Recognizing these statistics as well as the fact that 24% of the women of reproductive age in the DRC have unmet family planning needs, the Population Services International (PSI) and its local partner, Association de Sante Familiale, have moved to use cell phone technology to launch a "family planning hot line in the DRC called La Ligne Verte" (Judd)

    Ligne Verte is open 5 days a week for 8.5 hours and offers no-cost, accurate information on family planning. Moreover it refers callers to family planning clinics across a wide geographic area.

    But probably the most significant offering of the Ligne Verte is that it supplies a "safe, confidential zone for Congolese men and women to ask sensitive questions about family planning, as well as other sexual health concerns such as HIV."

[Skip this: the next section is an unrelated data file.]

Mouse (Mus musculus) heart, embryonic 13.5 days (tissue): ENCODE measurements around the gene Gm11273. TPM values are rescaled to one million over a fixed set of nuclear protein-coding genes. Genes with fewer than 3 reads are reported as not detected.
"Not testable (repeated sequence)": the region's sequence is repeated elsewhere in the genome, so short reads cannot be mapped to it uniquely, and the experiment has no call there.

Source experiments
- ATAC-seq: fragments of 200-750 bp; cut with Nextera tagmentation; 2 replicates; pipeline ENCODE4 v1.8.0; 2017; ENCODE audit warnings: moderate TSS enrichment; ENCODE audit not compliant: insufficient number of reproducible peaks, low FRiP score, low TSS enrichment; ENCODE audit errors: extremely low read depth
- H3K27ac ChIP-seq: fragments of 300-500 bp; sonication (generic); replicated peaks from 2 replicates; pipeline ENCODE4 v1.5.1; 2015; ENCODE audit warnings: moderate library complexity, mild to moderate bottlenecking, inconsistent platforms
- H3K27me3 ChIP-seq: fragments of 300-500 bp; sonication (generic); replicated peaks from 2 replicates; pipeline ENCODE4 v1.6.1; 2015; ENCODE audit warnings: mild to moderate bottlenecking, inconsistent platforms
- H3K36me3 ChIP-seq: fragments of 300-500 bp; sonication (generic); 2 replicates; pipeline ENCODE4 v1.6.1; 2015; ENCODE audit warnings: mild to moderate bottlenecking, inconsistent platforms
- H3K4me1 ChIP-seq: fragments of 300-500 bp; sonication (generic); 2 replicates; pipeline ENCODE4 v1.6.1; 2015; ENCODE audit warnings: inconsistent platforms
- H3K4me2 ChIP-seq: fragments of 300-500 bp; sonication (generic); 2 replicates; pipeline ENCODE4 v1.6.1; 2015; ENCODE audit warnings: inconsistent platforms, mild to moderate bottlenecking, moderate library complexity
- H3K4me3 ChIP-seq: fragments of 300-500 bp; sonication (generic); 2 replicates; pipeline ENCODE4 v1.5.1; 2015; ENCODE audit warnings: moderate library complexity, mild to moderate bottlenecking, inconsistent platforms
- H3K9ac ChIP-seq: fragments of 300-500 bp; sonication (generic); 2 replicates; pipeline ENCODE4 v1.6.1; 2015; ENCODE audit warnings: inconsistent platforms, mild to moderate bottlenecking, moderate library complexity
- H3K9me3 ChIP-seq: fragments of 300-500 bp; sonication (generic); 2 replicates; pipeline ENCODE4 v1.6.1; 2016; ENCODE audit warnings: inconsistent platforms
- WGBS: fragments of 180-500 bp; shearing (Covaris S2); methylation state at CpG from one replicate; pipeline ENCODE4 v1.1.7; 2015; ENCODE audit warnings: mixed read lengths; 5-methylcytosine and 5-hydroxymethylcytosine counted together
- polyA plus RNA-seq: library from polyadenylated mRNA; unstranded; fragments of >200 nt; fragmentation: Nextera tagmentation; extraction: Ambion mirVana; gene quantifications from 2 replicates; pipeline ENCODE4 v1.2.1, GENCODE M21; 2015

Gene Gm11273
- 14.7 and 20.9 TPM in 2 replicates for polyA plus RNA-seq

Apparently to date, 84% of Ligne Verte callers have been men. Similar PSI hotlines in other countries reflect corresponding statistics. More that three quarters of the callers to national PSI family planning hotlines in Benin and Pakistan were men.

    These are significant statistics. Men, as well as women, are asking questions about family planning and seek answers about how to keep their families physically and economically healthy. To continue listening to questions and to continue finding ways to answer questions helpfully, The Bill and Melinda Gates Institute for Population and Reproductive Health at the Johns Hopkins Bloomberg School of Public Health and the Ministry of Health and Prevention in Senegal will co-host with over thirty other co- sponsors, the second International Conference on Family Planning: Research and Best Practices November 29-December 2, 2011 in Dakar, Senegal. doclink